It may be my imagination, but of late Sumedha has been seen quite frequently in the park. Like Raja he visits the park when he is in musth. Now clearly in post-musth, he is still around in the park. Could it be that he senses Raja’s absence, and feels more confident that he is the new King of UWNP?
UWNP has a reasonably well balanced healthy population of elephants. The park does not have any major problems due to encroachment or poaching. If adequate and careful park management and habitat improvement is undertaken, then, while we see the gradual demise of the wild elephants in other parts of the country due to the serious human elephant conflict, UWNP could be Sri Lanka’s future ‘last bastion’ of the Sri Lanka elephant.
This was epitomized by a unique and most wonderful sighting at UWNP just a few days ago, as a mother emerged from the bushes with her newly born calf( less than two weeks old) to calmly walk across the road in front of us, with complete trust. A truly memorable moment, to be cherished for a long time.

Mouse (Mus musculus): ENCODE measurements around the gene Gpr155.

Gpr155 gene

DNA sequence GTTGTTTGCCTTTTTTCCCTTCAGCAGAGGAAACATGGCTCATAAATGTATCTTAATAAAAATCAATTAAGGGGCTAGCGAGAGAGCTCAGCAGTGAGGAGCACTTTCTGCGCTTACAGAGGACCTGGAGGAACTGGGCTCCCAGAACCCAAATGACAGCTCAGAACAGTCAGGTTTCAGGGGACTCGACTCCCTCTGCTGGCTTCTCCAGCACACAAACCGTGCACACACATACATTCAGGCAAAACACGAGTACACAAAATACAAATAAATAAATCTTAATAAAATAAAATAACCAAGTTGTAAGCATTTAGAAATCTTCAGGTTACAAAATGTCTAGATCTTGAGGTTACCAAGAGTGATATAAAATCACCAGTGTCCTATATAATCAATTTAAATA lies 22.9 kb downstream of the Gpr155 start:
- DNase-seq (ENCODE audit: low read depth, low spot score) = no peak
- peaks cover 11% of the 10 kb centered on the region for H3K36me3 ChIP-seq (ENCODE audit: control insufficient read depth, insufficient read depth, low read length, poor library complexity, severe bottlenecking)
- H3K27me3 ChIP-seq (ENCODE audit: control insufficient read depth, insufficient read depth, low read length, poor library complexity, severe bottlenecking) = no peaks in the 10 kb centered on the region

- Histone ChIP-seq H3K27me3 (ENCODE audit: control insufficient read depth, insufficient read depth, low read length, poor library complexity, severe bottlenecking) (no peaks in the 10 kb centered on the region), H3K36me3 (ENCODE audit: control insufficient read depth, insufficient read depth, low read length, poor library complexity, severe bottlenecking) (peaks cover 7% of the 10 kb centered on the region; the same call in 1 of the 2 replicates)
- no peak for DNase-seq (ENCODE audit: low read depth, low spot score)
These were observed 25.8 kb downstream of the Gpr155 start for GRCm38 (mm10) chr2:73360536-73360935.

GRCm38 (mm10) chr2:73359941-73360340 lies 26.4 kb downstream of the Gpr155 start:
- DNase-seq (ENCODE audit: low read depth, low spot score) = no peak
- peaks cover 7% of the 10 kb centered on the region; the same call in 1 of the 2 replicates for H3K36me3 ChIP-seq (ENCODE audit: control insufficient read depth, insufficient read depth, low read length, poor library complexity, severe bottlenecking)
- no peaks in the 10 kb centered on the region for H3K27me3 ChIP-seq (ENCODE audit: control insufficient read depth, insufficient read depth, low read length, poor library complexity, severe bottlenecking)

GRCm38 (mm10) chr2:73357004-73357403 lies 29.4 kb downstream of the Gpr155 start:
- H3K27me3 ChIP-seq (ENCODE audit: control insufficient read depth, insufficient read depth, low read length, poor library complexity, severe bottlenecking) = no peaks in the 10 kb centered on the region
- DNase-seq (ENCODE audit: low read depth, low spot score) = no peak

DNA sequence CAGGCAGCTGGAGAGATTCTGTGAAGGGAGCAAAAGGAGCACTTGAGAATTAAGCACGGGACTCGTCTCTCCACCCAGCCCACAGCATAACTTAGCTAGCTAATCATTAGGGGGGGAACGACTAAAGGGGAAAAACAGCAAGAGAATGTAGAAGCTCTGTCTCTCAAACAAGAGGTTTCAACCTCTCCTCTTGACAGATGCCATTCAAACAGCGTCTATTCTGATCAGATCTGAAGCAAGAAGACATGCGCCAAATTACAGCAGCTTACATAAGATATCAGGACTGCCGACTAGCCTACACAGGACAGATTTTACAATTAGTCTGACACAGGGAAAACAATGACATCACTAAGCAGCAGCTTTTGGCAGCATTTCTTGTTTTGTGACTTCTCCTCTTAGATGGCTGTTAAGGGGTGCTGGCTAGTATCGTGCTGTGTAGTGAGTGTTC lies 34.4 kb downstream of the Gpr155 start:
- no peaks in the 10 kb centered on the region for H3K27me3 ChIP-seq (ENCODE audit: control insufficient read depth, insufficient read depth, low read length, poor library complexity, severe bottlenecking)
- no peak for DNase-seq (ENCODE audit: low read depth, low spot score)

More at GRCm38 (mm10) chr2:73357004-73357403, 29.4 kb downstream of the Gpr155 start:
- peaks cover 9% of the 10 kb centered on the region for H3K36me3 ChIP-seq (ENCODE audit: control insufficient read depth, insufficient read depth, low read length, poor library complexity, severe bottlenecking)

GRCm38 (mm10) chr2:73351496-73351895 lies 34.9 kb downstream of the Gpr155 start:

At the end of the day, the ‘bottom line’ is that we did not find Walawe Raja. We are not sure what fate has befallen him. But I am happy that despite the constraints, we ‘got out of our armchairs,’ and tried.
Was all the effort worth it, for one single elephant?
Yes….an emphatic Yes! Raja is an icon, a flagship. By focussing attention on him, I think we have been able to generate interest and understanding about the plight that has befallen Sri Lankan elephants.
I still hope and pray, that one day, as I drive around in the UWNP, and turn a corner, that I will be greeted by the once familiar lumbering shape of Raja, as he nonchalantly walks up to my vehicle, as he has done many times before.